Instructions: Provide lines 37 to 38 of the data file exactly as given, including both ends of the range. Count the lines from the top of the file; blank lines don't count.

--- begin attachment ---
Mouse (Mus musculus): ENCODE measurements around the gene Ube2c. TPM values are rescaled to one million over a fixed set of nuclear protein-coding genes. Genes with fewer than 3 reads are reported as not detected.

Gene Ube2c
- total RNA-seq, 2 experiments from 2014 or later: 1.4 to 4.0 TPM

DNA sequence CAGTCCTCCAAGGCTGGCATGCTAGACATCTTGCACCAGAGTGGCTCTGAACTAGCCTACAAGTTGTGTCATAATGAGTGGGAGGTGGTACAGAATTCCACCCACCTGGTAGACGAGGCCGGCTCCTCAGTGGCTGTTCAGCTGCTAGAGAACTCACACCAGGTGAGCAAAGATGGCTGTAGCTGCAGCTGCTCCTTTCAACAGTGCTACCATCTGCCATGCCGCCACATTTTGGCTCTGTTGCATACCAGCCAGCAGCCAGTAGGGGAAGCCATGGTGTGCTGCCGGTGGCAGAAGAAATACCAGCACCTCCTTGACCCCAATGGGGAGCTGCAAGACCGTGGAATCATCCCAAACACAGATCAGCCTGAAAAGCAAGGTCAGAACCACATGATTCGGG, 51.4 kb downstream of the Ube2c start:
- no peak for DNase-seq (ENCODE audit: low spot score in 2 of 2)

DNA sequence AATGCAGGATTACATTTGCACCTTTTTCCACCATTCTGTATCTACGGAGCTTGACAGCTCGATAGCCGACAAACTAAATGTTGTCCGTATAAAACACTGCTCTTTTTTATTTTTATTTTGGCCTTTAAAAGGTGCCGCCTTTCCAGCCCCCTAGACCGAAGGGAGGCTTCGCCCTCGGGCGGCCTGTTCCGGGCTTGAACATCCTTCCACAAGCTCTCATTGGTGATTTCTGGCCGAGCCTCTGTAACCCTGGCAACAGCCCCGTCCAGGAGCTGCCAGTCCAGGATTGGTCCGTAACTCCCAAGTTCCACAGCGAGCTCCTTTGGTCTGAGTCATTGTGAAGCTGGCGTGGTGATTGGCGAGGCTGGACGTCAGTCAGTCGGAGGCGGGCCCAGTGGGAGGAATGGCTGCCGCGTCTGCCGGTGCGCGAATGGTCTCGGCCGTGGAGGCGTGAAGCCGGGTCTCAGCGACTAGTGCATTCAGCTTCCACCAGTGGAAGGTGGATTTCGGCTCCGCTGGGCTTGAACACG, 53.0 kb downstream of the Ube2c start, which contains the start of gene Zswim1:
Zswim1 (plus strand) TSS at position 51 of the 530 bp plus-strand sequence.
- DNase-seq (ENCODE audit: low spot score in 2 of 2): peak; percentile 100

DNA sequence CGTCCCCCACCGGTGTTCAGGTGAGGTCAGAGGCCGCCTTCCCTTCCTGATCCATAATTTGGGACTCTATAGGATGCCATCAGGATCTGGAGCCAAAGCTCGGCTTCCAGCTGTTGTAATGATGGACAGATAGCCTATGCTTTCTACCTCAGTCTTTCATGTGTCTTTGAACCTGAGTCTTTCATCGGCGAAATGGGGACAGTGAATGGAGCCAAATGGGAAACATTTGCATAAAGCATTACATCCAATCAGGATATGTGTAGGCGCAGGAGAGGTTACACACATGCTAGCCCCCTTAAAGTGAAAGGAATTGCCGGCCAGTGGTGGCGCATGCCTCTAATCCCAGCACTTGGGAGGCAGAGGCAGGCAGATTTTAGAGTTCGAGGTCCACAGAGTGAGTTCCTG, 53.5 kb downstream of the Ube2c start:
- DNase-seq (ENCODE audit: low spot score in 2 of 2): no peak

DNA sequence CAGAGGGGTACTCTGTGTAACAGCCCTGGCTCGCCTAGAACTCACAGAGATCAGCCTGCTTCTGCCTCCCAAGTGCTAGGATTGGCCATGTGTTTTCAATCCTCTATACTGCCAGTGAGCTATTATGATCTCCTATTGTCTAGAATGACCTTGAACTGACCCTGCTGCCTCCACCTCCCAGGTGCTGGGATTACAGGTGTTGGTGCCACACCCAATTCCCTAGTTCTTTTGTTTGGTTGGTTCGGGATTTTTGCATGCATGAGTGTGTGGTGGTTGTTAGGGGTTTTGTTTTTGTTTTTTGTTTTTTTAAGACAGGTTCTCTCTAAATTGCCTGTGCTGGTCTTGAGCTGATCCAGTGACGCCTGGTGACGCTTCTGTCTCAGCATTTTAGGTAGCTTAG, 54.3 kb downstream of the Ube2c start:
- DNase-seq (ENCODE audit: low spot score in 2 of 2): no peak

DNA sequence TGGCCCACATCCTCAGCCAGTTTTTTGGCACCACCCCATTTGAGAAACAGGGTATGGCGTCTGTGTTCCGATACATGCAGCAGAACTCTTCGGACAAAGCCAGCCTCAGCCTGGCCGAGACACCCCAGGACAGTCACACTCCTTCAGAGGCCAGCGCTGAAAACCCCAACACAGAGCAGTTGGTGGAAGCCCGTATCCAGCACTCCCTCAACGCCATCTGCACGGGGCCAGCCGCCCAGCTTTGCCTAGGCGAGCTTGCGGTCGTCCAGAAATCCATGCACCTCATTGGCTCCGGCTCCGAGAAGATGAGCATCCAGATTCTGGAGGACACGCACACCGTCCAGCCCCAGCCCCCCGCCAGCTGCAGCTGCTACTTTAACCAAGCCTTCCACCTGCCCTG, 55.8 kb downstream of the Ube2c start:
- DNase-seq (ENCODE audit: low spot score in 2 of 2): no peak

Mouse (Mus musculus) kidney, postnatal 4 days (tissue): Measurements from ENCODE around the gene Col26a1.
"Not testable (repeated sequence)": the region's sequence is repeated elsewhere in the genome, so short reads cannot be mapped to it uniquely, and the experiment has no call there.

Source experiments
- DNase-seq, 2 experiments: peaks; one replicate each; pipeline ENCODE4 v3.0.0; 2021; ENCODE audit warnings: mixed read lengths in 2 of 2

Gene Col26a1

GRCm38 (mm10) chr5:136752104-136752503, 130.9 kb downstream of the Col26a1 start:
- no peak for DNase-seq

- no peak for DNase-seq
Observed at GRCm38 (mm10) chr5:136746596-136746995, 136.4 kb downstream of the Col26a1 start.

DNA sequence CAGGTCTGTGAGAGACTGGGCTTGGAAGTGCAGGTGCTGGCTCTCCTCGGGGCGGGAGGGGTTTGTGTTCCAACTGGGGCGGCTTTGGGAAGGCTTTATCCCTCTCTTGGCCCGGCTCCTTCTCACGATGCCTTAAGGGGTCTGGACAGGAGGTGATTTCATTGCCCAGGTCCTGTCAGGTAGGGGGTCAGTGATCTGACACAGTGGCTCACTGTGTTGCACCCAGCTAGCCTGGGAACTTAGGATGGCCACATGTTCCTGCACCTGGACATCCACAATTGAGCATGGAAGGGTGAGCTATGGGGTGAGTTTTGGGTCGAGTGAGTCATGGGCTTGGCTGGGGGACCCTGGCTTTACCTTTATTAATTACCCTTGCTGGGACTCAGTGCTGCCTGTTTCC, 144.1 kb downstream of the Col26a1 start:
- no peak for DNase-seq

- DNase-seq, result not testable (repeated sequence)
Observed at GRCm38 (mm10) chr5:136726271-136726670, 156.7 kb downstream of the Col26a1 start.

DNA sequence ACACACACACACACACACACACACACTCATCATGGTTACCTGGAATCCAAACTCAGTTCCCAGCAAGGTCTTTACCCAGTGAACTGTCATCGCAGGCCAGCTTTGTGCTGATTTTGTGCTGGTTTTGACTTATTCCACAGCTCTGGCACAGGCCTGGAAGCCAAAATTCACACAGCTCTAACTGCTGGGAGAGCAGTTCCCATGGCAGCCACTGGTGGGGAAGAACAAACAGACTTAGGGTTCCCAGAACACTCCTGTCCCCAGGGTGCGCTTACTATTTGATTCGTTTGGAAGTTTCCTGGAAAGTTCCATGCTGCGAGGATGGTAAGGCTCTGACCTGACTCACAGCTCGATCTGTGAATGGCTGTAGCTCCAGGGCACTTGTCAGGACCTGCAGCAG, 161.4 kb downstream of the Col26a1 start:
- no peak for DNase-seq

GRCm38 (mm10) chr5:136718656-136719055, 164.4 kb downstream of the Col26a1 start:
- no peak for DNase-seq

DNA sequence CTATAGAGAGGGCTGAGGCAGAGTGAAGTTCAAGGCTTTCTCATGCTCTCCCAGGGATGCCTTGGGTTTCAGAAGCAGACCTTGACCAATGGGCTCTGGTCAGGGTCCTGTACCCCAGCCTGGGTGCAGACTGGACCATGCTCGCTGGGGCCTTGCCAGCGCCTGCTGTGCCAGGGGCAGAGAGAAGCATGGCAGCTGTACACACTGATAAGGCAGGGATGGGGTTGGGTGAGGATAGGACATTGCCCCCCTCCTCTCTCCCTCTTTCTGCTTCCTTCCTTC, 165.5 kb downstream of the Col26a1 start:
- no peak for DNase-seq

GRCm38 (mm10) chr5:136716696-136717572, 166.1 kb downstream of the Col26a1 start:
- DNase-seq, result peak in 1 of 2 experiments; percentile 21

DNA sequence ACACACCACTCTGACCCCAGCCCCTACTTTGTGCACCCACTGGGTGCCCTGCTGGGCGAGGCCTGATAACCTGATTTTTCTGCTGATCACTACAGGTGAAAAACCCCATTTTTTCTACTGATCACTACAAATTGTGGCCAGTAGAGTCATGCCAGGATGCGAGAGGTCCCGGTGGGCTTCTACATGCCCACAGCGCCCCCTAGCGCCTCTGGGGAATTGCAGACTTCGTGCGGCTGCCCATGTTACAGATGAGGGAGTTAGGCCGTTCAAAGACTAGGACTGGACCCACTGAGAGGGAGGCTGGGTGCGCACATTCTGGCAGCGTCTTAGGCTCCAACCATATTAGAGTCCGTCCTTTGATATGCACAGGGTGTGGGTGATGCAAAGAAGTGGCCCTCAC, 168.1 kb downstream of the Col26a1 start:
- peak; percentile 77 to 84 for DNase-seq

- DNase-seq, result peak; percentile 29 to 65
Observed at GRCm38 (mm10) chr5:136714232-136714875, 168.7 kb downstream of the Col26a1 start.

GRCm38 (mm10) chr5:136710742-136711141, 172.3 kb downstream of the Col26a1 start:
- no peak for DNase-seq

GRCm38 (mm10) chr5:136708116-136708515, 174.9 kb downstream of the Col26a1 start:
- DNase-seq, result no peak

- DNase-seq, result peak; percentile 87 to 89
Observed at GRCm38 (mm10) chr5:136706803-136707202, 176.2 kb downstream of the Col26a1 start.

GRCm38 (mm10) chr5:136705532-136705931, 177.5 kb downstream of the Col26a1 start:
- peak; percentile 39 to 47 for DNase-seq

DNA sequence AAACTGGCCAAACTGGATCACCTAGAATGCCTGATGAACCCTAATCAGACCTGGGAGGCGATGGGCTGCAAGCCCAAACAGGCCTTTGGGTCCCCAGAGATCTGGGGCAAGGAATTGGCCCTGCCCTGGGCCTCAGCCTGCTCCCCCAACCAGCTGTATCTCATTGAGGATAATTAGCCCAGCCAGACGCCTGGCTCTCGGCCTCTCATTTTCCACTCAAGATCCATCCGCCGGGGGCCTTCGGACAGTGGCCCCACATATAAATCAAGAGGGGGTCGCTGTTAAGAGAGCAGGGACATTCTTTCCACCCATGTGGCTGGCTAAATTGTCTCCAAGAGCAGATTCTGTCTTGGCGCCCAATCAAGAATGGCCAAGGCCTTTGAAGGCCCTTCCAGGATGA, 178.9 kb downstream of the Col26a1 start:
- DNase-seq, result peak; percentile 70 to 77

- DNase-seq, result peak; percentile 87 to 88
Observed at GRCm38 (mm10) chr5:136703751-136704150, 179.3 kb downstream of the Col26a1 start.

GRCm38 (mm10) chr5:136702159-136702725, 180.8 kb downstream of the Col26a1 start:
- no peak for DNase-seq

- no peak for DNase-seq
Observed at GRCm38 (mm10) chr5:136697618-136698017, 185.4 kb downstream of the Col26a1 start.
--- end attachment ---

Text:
- peak; percentile 77 to 84 for DNase-seq

- DNase-seq, result peak; percentile 29 to 65